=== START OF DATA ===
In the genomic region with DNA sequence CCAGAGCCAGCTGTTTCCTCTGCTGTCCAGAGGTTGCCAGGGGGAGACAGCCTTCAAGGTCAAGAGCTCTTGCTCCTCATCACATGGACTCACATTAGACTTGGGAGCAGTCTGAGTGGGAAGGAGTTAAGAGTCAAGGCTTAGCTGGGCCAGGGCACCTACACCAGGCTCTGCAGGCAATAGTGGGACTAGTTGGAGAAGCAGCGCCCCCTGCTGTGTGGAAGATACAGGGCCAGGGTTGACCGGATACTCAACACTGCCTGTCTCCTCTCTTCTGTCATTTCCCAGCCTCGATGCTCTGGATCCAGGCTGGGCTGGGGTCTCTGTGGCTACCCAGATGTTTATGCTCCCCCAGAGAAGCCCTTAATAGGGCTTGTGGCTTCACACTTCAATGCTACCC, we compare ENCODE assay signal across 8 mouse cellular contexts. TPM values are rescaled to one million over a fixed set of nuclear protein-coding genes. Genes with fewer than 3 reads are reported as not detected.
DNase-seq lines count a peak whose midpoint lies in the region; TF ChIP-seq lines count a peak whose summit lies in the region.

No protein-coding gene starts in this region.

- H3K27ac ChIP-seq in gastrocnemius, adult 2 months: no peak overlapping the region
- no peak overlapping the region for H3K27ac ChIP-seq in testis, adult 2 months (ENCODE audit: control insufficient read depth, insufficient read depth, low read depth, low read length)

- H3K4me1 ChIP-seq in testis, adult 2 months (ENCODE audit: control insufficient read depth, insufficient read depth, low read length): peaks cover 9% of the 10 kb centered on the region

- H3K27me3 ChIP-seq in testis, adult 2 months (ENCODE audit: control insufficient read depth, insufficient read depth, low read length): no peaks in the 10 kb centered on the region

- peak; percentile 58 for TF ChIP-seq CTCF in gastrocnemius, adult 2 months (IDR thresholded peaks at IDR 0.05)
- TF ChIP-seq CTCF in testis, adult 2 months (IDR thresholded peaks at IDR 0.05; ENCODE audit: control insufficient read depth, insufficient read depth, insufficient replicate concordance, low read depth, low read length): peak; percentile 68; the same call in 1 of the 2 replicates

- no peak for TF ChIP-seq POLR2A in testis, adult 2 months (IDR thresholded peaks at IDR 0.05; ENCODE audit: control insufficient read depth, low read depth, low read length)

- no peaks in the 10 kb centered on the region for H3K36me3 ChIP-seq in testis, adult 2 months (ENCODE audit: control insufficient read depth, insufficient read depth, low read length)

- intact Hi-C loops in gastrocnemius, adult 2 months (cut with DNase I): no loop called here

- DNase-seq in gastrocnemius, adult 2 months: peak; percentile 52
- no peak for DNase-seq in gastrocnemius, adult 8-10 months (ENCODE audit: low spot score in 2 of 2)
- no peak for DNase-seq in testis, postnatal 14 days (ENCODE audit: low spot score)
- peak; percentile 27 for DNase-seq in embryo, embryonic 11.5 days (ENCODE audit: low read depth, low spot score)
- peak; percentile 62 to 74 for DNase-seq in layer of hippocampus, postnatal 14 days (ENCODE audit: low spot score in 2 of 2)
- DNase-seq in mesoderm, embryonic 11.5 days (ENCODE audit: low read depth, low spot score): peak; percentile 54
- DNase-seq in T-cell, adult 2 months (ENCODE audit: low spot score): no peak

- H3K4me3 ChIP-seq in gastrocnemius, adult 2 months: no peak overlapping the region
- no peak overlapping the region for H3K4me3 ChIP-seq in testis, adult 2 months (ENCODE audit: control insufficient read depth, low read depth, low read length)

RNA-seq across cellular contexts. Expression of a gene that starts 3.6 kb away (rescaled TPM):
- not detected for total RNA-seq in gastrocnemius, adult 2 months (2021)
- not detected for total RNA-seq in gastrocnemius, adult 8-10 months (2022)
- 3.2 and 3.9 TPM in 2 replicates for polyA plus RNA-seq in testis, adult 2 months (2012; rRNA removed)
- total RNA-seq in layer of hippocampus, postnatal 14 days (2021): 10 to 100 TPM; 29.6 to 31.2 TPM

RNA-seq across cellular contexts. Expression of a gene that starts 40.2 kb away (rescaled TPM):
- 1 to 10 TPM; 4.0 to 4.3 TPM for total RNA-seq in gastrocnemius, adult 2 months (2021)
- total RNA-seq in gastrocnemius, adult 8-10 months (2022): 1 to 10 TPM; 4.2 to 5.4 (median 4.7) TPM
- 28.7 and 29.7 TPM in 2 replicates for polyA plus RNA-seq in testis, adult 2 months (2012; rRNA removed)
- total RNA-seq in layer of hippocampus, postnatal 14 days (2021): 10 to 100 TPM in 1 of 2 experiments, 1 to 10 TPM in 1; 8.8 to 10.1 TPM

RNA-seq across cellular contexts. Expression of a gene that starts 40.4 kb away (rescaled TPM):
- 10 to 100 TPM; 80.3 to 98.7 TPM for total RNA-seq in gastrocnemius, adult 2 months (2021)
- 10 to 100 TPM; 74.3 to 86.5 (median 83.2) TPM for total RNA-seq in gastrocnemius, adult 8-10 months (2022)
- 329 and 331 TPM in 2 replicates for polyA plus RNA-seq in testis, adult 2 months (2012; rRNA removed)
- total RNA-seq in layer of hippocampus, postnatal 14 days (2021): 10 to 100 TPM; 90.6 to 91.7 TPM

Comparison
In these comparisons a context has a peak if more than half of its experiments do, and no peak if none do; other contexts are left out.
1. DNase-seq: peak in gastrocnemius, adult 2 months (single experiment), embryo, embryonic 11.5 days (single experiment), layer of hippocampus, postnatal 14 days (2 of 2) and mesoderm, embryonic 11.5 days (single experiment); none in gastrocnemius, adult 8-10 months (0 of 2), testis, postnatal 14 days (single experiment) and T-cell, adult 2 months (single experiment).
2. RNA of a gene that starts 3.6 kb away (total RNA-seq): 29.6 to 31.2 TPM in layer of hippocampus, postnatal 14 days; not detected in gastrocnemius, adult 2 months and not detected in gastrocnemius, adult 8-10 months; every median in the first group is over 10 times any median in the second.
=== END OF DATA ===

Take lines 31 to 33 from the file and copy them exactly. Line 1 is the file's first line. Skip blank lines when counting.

- total RNA-seq in layer of hippocampus, postnatal 14 days (2021): 10 to 100 TPM in 1 of 2 experiments, 1 to 10 TPM in 1; 8.8 to 10.1 TPM

RNA-seq across cellular contexts. Expression of a gene that starts 40.4 kb away (rescaled TPM):
- 10 to 100 TPM; 80.3 to 98.7 TPM for total RNA-seq in gastrocnemius, adult 2 months (2021)